Building Magazine


Research facility receives 2015 Green Building Award

A Vancouver research institute, designed to be one of the most sustainable buildings in North America, will receive the 2015 Green Building Award, which recognizes outstanding achievement in buildings that are environmentally responsible and promote the health and well-being of users. The Centre for Interactive Research on Sustainability (CIRS) at the University of British Columbia (UBC) was completed in 2011. The architect is Peter Busby, of Perkins + Will, a global architecture firm with offices in Canada.

“With a strong focus on natural light and ventilation, the CIRS integrates a full range of sustainable design strategies,” said the three-member jury. “CIRS uses both passive and innovative approaches to sustainability to create architecture that is also a tool for research. It offers many strategies that are transferable to other building types.”

The award is given by the Royal Architectural Institute of Canada (RAIC) and the Canada Green Building Council, and will be presented at the RAIC Festival of Architecture which takes place in Calgary June 3 to 6, in collaboration with the Alberta Association of Architects.

Conceived by Nobel laureate and UBC environmental scientist John Robinson, the CIRS is an internationally recognized research institution whose mission is to accelerate the adoption of sustainable building and urban development.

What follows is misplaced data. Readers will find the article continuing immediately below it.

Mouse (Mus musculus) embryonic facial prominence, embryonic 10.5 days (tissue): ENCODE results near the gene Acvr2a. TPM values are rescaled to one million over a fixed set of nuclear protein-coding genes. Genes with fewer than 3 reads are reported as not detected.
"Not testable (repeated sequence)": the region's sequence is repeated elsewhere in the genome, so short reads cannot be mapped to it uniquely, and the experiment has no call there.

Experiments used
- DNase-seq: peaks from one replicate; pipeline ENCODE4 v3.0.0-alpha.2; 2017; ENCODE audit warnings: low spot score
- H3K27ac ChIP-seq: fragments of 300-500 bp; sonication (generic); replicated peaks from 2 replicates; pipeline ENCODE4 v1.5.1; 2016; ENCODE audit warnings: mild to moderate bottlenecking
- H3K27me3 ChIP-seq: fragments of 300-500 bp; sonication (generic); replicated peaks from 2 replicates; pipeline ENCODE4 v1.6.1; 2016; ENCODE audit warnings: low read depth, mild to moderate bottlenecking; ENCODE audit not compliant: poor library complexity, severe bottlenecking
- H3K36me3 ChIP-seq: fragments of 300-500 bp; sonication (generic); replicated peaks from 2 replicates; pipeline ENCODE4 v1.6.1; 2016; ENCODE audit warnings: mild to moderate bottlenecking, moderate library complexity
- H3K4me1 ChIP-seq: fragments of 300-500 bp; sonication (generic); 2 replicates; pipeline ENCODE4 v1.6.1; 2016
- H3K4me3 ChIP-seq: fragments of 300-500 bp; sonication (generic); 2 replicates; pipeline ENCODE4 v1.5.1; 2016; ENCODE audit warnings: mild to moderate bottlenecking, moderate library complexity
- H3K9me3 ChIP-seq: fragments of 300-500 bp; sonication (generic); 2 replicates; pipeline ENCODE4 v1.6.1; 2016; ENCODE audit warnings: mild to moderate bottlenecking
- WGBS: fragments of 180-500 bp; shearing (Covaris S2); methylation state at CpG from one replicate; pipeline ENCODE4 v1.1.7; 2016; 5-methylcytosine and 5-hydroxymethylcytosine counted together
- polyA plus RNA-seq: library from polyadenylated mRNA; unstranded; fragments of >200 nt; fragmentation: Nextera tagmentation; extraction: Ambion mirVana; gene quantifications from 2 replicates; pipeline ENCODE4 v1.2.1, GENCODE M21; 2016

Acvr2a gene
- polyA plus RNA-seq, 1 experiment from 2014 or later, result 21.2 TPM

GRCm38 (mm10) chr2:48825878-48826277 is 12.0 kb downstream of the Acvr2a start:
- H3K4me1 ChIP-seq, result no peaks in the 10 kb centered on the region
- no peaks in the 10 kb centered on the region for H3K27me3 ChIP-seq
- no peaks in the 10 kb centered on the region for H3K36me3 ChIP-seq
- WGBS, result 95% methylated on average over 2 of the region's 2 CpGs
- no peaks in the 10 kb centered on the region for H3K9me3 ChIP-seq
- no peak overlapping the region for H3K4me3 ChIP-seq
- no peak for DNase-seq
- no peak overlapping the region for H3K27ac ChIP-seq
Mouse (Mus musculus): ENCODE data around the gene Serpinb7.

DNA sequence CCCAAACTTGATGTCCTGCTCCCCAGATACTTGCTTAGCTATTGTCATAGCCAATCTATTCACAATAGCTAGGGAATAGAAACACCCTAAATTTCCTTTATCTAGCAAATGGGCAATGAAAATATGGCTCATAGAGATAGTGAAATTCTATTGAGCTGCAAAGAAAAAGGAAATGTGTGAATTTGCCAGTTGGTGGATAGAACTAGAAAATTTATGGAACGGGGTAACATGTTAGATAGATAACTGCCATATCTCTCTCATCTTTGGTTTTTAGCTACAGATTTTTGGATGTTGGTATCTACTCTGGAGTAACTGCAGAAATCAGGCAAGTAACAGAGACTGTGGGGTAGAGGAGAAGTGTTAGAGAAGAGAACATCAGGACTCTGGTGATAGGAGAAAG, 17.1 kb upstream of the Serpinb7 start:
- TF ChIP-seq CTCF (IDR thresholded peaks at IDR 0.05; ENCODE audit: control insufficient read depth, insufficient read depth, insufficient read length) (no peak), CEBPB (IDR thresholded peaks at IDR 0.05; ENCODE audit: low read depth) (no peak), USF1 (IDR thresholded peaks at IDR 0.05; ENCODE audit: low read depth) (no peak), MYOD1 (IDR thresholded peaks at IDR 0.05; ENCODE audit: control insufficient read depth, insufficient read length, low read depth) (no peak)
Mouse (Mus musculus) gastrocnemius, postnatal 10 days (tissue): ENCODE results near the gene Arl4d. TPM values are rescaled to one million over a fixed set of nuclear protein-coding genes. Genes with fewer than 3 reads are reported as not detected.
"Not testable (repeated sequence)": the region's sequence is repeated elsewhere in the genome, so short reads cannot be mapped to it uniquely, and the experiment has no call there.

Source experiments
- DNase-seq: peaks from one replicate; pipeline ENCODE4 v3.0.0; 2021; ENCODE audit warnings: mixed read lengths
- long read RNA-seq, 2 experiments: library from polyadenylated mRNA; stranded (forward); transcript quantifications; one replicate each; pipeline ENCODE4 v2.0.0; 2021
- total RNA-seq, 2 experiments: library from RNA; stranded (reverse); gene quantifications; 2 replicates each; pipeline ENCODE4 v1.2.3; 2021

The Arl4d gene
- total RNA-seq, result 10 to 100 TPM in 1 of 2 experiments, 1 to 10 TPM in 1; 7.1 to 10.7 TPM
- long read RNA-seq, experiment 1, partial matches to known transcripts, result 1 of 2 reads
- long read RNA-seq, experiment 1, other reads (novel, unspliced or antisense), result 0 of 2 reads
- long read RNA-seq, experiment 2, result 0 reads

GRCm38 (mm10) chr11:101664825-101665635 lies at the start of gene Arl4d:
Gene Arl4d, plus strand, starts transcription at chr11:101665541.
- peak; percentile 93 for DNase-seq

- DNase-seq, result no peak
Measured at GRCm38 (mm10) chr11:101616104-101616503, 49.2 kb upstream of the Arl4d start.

The LEED Platinum certified building houses 200 people from private, public, and non-government organization sectors who work together to advance innovation and implementation of in sustainable technology and building practices.

The 5,675-square-metre structure is one of the few buildings worldwide that is considered regenerative. It achieves net-positive energy, net-zero water, and net-zero carbon in construction and operations.

Pursuing the Living Building Challenge, the built environment’s most rigorous performance standard, the CIRS harvests sunlight, captures waste heat from a nearby building, and exchanges heating and cooling with the ground. It returns 600-megawatt-hours of surplus energy back to campus while removing 170 tonnes of greenhouse gas emissions annually.

The jury members were Vancouver architect Darryl Condon, FRAIC; Toronto architect Douglas Birkenshaw, FRAIC, and Halifax architect Susan Fitzgerald, MRAIC.

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